Why Do Children Kill Children? Part III

By Lawrence W. Daly, MSc

The year was 1924, the town was Chicago. Three young men’s lives were changed because two young adults killed a young man by the name of Bobby Franks, age 14 at the time of his death. The killers were Nathan Leopold, age 19 and Richard Loeb, age 17. Like Loeb, Leopold came from a wealthy background. His father was a box manufacture and Loeb’s father a retired Sears Roebuck vice-president.

At an early age Loeb was fascinated with crime. He was so fascinated with crime he read as many crime novels that he could. He delved into to how to commit crimes; he learned how to plan them and execute them; and he moved from planning crimes to executing the crimes. He was highly intelligent graduating from the University of Michigan. The youngest graduate ever at the University.

Leopold had taken a different route than Loeb, but the two of them together was like placing two sticks of dynamite and lighting the fuse. Leopold and Loeb became very close friends and lovers. At the time of his arrest, Leopold was in law school at the University of Chicago. He was obsessed with ornithology and philosophy. He was recognized as the leading authority on the Kirtland Warbler, an endangered song bird.

There was conflict in their relationship. It was up and down and at one point Leopold thought about killing Loeb. The enormous pressures, the life style and the issue of confidentiality drove both of them to act out towards one another.

In planning the big heist, Leopold and Loeb had decided to kidnap a wealthy child and demand a ransom. However, the plan involved killing the child after they had received the ransom. The plan was to have authorities throw out the money from the ransom on a moving train at a specific location.  The problem with the plan was Bobby Frank’s body was located in the brush and the ransom demands were not met. Earlier Leopold and Loeb sent a letter to the Franks family requesting $10,000.00, but after hearing Bobby’s body had been located the ransom was not paid.

All plans have their weak areas and the possibility of making mistakes. Upon hiding the Bobby Franks’ body, Leopold’s glasses fell out of his pocket. The glasses had a special hinge on them and the glasses were tracked back to a Chicago optometrist, who tracked them back to Leopold.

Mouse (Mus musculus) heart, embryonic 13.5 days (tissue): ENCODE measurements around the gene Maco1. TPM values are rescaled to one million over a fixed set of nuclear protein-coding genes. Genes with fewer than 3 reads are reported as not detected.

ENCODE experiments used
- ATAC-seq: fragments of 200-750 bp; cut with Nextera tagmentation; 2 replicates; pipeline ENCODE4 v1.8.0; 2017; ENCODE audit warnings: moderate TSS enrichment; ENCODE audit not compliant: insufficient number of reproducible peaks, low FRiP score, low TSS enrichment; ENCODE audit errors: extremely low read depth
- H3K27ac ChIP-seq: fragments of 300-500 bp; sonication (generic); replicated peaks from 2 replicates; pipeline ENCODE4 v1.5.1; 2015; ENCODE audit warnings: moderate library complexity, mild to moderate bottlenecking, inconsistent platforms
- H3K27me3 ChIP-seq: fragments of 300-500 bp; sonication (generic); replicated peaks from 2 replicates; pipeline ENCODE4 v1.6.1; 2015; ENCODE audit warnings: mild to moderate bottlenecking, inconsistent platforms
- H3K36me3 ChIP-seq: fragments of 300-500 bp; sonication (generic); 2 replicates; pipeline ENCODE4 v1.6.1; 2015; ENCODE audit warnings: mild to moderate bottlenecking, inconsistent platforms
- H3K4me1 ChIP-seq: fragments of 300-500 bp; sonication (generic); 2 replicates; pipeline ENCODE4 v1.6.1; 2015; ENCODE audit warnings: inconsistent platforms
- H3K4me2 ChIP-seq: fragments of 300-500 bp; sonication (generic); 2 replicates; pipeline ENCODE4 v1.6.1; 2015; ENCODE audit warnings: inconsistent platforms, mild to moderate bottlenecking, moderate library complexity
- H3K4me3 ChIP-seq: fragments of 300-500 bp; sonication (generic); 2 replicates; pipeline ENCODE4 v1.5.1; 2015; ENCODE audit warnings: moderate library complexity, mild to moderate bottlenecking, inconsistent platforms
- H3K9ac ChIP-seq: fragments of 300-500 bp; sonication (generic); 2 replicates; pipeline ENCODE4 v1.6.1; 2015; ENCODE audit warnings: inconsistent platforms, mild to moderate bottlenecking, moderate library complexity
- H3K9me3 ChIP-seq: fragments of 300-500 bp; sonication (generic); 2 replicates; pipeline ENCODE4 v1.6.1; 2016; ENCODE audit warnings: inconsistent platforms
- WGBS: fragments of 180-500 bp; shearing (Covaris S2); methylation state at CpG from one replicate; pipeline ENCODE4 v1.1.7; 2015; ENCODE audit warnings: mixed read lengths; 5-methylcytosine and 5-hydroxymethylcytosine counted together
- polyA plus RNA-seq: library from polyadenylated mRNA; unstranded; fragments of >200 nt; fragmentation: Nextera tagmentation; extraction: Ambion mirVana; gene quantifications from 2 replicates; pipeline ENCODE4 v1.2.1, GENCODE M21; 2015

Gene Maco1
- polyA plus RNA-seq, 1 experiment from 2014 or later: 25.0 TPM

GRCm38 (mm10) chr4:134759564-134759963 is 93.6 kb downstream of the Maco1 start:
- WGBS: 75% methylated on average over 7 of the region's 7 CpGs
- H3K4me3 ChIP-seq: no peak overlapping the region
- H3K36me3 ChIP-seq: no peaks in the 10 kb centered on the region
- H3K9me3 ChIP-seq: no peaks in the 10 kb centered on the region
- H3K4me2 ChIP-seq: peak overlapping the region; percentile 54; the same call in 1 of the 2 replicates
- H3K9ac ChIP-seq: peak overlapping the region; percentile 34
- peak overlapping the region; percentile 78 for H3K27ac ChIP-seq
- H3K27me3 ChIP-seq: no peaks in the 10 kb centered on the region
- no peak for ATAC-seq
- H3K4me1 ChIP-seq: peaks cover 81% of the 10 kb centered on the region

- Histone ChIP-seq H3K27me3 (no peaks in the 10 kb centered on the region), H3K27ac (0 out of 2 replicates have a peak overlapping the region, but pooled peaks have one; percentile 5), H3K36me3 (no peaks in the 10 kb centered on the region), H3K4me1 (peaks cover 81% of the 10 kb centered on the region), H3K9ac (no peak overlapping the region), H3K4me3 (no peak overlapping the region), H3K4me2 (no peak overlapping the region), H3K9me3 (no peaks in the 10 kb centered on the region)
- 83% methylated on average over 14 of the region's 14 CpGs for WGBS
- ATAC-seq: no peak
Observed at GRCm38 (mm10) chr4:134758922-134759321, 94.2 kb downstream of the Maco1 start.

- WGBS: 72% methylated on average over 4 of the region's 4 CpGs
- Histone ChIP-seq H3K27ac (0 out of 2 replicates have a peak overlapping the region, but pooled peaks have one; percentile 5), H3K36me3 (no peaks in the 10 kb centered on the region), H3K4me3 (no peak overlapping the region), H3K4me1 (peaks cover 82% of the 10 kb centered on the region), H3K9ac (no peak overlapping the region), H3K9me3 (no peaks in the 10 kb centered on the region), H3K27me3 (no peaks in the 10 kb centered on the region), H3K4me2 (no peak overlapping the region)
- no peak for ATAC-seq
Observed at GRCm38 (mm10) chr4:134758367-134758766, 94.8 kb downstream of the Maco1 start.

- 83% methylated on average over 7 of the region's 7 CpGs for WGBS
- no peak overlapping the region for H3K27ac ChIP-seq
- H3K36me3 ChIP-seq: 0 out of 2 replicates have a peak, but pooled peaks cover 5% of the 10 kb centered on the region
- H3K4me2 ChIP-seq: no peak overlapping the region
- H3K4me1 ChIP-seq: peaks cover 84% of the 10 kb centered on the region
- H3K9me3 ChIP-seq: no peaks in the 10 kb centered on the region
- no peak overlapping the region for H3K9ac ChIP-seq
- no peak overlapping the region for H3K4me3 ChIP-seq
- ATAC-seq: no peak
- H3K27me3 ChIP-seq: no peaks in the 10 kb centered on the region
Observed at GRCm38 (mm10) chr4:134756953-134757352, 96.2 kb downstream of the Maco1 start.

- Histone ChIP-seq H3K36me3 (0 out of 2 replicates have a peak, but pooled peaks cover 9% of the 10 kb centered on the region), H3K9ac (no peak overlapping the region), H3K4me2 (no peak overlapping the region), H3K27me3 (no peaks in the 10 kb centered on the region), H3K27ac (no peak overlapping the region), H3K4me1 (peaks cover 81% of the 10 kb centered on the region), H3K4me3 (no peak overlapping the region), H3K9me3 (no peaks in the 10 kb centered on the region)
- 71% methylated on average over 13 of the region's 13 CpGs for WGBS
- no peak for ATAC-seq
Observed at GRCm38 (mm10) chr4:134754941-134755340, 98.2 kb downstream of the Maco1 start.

The police then arrested Leopold and Loeb. The perfect crime had taken place, but the perfection did not consider all of the possibilities. The perfect crime rarely occurs because the perpetrator generally can’t and doesn’t consider all of the possibilities. The glasses falling out of Leopold’s pocket was seen as God working in the case.

Clarence Darrow and Benjamin Bachrach were hired by the two families to represent the two young men. Immediately the pleas of not guilty were changed to guilty and Darrow and Bachrach prepared for the second phase of the trial, sentencing, which exposed Leopold and Loeb to the possibility of death.

The judge, John R. Caverly, heard from four psychiatrists and the sentencing lasted just over a month. The decision by Judge Caverly was that Leopold and Loeb were sentenced to life in prison. 

So the tragedy of three young men came about because two young men were obsessed with the structure and acting out of a planned kidnap and murder. In evaluating and examining the crime, it is possible that Leopold and Loeb acted out because they believed they could. Maybe because they believed they were too intelligent and planning the crime, which minimized the possibility of being identified and arrested.

Leopold and Loeb lived a lavish life and were pursuing a life of status in their community. The problem for both young adults was their unwillingness to accept what their fathers had given to them and provided for them. The education they had received throughout their lives made them the monsters they became. Learning from authors who wrote about crimes, made them difficult young men to deal with.

They treated their friends and especially women with disrespect, believed they were superior to others and cruel. Narcissistic and egocentric behavior made them strong, invincible and arrogant. They simply were not nice young men and were a danger to those they had relations with and to the community they lived in.

This outrageous behavior allowed them to have the confidence and feeling of invincibility that made them the murderers they turned out to be. However, no matter how invincible one may believe they are, they are human and mistakes are just something that happens, no matter how careful they are.

They lacked the experience in how to commit the ultimate crime of murder. They simply were not good criminals. In the end Loeb, in prison, was killed with a razor in what some called a “showroom fight”. The opponent was a James Day, another inmate.

Leopold was released from prison after serving 33 years in prison, and placed on parole. He moved to Puerto Rico, where he died of a diabetes-related heart attack on August 29, 1971, at the age of 66.

Tomorrow, I will continue why do children kill children? In the Leopold and Loeb matter it demonstrates that young adults through education and minimal experience sometimes can become monsters, monsters that kill for the thrill of it. It should make you mad, as you read this article. Bobby Franks became the victim of a crime which took his life and put away two young men, who if not arrested and sent to prison, would have victimized other children, just for the thrill of it.

This is


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